With few of awards season’s buzzy contenders in attendance, it’s hard not to feel like the Toronto International Film Festival has the junior-varsity lineup of the fall festivals this year. The silver lining is that there’s more time to seek out less heralded films that probably won’t make an impact on the Oscar race. Like, say, Alice Rohrwacher’s La Chimera, a playful Italian dramedy about a band of grave robbers that snuck into Canada in the shadow of its Cannes brethren. Or Dicks: The Musical, an original musical that opened TIFF’s Midnight Madness sidebar, and which is basically The Parent Trap with more gay incest.
Dicks will probably not win an Oscar, unless the Academy invents a new category for Best CGI Labia. But it brought a different sort of energy to the festival lineup, exemplified by its choice of location for the opening-night party: the Hooters that sits squarely in the middle of Toronto’s theater district, which had gone sadly unused by the likes of Roma and The Fabelmans. There, drag queens swirled in gigantic platform heels while waitresses passed around trays of curly fries. The Lido this was not.
On one hand, Dicks: The Musical is not some sort of radical underground art. It comes from A24, hardly the bargain-basement fringe. On the other hand, its origins are literally underground: The film is an adaptation of a 2014 UCB show called Fucking Identical Twins, which, as all comedy nerds know, means this material was first performed in a basement underneath a Gristedes.
I never saw Fucking Identical Twins, but I’m pretty sure I watched co-creators Aaron Jackson and Josh Sharp do another show underneath that Gristedes around the same time. (I think it was about hunting tigers?) Seeing them here a decade later, I couldn’t help but be a little proud of them, even though we were complete strangers — the same way you’d be proud of a particularly successful high-school acquaintance or second cousin. I remember the guys as gifted sketch performers with a cinematic sensibility, people whose stuff was strong enough to make you wonder if it maybe could be turned into an actual movie one day.
Now it has been, a fact that on Thursday night seemed to fill the duo with giddy disbelief. “What’s up, perverts?” Sharp announced to the assorted girls, gays, and theys who’d come out for the premiere. That he and Jackson were there at all — alongside Bowen Yang, who plays God, the best-selling author — was a close-run thing. They’d only been granted a SAG waiver the day before, thanks to A24 “making a fucking deal that a trillion-dollar tech company won’t,” Sharp said.
There are many things in Dicks: The Musical that a trillion-dollar tech company would probably not want to be involved with. Jackson and Sharp play Craig and Trevor — or maybe they’re Trevor and Craig; even the script’s not sure — two extremely successful, extremely straight vacuum-parts salesmen who begin as rivals, then become best friends after they learn that they are actually long-lost identical twins. They, too, embark on a twin-swapping scheme meant to reunite their divorced parents, but it’s a little more difficult to pull off here than in a Nancy Meyers movie. Mom (Megan Mullally) is around 100 years old, and her vulva fell off some time ago; Dad (Nathan Lane) keeps two murderous foot-tall mutants he calls his “sewer boys” in a cage in his apartment, with dire consequences for his relationships and personal finances.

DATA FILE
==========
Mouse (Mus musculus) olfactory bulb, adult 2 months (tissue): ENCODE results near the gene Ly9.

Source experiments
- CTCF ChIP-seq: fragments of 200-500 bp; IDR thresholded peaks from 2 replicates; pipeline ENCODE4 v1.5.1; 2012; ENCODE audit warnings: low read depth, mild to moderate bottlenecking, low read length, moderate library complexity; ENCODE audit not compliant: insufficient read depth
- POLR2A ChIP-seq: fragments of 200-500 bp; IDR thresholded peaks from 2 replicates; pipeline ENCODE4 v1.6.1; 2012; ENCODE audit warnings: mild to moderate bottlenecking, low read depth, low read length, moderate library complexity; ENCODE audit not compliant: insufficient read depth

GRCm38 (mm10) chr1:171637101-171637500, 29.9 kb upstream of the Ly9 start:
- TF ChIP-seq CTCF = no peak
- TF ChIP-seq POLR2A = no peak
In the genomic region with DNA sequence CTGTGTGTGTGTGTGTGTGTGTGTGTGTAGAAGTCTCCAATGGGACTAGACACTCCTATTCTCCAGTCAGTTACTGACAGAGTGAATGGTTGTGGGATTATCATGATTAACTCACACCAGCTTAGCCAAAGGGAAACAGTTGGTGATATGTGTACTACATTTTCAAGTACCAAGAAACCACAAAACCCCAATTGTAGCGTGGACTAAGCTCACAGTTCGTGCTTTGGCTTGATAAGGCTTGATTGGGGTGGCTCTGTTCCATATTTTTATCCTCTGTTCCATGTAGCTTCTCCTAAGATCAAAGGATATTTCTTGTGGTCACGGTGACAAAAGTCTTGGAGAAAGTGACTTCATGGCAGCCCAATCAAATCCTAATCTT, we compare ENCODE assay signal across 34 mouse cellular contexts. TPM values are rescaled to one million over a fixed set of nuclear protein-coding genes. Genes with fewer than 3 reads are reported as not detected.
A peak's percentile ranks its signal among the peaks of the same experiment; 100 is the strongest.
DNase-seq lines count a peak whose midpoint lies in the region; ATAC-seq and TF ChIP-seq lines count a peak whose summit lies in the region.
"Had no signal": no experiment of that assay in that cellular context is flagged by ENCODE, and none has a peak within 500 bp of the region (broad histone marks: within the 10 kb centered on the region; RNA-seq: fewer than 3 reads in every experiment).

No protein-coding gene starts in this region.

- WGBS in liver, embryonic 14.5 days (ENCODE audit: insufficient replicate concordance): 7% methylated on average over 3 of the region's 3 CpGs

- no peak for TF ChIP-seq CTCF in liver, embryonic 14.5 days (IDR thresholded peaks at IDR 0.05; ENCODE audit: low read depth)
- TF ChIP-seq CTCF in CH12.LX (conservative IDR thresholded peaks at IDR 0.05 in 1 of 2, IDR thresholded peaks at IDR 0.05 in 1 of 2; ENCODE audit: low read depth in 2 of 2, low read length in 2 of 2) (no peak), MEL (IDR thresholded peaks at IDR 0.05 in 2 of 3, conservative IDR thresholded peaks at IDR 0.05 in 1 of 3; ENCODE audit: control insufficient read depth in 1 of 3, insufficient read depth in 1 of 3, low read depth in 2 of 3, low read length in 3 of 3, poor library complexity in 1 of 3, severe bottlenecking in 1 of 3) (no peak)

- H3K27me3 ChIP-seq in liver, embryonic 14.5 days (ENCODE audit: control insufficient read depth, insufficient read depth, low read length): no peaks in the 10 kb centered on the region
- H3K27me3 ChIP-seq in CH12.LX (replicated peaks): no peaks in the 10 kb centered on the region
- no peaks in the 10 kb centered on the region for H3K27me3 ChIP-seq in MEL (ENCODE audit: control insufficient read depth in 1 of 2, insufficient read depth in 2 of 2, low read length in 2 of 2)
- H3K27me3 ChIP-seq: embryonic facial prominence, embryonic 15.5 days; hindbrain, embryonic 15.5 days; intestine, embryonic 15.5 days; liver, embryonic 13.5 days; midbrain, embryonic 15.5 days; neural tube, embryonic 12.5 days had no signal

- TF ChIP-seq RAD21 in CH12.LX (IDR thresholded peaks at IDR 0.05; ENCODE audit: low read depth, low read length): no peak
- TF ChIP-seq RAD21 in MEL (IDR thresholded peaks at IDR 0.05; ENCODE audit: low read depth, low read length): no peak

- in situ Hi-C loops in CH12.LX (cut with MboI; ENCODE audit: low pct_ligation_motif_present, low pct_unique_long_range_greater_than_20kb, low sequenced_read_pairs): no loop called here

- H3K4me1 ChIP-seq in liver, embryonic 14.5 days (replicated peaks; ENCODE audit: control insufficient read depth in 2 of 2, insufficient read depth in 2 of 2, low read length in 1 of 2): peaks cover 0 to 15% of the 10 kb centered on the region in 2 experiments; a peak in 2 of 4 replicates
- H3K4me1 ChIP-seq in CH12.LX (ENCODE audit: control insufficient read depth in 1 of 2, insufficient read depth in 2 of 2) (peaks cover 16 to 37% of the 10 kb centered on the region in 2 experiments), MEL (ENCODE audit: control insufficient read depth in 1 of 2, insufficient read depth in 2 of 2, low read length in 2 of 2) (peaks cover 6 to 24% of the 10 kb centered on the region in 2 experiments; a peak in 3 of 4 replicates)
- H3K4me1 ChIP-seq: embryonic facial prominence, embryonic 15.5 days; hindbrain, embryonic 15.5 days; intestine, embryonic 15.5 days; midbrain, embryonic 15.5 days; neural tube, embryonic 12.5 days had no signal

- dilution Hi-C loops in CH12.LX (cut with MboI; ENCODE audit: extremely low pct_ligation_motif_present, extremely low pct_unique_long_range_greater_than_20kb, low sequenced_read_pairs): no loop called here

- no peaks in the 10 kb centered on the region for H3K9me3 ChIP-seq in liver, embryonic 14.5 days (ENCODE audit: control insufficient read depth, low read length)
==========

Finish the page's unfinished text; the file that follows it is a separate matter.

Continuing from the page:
In other words, this is a deeply strange project that could only have come from the twisted minds of two underpaid sketch comedians. At the premiere, Jackson read a note from the film’s director, Larry Charles, pitching Dicks as “the most anti-AI, pro-human movie of the 21st century,” a huge slam on Mission: Impossible — Dead Reckoning Part 1, but just go with it.
Dicks bills itself as “proudly queer as fuck,” which is evident, even before the gay incest, in its gonzo skewering of pop-culture tropes (“Everyone knows single-parent homes are not true families,” Jackson deadpans) and the performance of hypermasculinity. At times there is a lingering scent of 2014 to the jokes, and the project’s roots in live theater are evident in the fact that there are probably more F-bombs in the script than there are minutes in the film’s runtime. It closes with a big self-congratulatory ballad, thus making this, after Bros, two TIFFs in a row with gay comedies climaxing with a musical number about whether love is or is not love. (Although given how firmly Dicks’ tongue is planted in its cheek — among other places — it’s hard to tell which is making fun of which.) It all went down like gangbusters in the specific context of a midnight festival screening, and I have absolutely no idea how it will play outside it.
At the end of the screening, there was one final surprise: a pink shower of giant inflatable penises cascading from the balcony as a Toronto gay men’s chorus popped up to serenade us with lyrics about how God is an F-slur. While Venice may have Yorgos and Bradley and Sofia, it didn’t have this.
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